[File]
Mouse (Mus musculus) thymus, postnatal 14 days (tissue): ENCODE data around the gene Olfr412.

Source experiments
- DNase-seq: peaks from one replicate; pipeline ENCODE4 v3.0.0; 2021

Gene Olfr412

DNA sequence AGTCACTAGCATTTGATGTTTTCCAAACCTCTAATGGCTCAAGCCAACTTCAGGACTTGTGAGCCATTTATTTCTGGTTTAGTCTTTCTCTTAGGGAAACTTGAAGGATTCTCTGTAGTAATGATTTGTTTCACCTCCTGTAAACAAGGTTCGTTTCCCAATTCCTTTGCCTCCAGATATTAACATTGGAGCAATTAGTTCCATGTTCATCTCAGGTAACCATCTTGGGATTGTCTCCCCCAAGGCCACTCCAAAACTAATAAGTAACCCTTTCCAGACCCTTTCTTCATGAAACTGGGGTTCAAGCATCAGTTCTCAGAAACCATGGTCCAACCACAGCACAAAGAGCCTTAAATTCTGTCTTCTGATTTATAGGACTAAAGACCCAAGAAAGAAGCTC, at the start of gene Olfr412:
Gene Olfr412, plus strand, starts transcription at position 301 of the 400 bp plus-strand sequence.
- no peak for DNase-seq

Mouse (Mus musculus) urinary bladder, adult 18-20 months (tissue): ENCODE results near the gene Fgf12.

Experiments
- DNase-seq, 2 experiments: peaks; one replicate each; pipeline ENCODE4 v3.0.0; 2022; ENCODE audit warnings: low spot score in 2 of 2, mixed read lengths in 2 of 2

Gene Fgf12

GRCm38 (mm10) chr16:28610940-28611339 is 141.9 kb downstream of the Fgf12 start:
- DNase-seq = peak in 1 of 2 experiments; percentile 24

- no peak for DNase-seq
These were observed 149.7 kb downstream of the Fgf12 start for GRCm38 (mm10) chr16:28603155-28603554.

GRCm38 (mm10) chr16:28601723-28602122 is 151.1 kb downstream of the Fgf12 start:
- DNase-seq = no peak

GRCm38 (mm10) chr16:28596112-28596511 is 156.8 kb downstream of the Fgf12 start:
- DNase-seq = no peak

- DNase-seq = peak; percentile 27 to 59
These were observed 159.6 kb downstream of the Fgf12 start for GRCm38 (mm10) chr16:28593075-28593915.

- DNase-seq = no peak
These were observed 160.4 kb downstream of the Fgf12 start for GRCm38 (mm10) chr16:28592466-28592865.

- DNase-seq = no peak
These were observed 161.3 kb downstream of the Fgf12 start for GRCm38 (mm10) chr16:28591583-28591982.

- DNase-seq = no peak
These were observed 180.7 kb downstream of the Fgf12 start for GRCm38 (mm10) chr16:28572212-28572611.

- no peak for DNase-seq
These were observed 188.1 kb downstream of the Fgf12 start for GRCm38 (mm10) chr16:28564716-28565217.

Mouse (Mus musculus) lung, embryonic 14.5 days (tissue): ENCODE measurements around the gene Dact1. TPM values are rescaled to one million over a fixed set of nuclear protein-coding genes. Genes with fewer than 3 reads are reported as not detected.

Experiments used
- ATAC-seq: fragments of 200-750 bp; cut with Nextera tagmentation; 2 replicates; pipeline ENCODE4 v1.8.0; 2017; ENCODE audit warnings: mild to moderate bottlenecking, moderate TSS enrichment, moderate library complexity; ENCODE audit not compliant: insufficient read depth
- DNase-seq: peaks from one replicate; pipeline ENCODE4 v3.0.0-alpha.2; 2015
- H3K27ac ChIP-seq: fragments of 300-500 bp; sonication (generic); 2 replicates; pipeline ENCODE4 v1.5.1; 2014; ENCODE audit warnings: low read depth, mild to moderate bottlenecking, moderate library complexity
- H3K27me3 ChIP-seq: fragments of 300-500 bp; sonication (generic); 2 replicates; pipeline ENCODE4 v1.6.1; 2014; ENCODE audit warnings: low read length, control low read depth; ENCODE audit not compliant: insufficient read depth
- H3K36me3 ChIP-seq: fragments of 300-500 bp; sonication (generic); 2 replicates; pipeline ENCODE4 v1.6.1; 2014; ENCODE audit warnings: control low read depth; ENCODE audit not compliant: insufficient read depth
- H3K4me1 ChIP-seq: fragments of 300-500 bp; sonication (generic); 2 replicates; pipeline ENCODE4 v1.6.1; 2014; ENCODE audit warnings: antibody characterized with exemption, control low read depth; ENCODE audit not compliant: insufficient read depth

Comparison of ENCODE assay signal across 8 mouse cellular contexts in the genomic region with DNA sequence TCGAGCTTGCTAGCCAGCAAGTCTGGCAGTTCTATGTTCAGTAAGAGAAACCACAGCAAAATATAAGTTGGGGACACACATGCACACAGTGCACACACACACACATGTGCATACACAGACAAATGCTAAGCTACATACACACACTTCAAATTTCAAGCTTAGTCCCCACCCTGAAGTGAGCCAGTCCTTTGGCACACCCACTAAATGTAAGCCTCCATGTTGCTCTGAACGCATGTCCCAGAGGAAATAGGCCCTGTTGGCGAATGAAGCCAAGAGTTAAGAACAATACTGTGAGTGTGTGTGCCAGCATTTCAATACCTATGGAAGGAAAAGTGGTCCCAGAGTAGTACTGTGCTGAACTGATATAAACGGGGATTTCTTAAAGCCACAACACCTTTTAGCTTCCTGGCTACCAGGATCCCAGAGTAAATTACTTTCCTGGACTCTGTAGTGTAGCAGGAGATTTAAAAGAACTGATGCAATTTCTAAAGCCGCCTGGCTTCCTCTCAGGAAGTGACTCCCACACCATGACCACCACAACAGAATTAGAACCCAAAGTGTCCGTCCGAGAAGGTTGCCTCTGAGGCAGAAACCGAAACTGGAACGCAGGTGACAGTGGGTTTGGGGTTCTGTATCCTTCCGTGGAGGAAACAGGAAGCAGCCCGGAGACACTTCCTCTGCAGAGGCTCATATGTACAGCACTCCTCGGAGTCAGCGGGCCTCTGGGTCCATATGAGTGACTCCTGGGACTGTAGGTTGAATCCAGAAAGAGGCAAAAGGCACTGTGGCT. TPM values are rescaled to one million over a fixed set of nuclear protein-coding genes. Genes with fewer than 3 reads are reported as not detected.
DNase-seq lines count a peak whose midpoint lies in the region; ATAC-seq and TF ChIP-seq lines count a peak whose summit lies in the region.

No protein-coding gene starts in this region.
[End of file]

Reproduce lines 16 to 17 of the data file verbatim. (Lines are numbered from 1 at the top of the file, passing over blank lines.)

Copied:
GRCm38 (mm10) chr16:28601723-28602122 is 151.1 kb downstream of the Fgf12 start:
- DNase-seq = no peak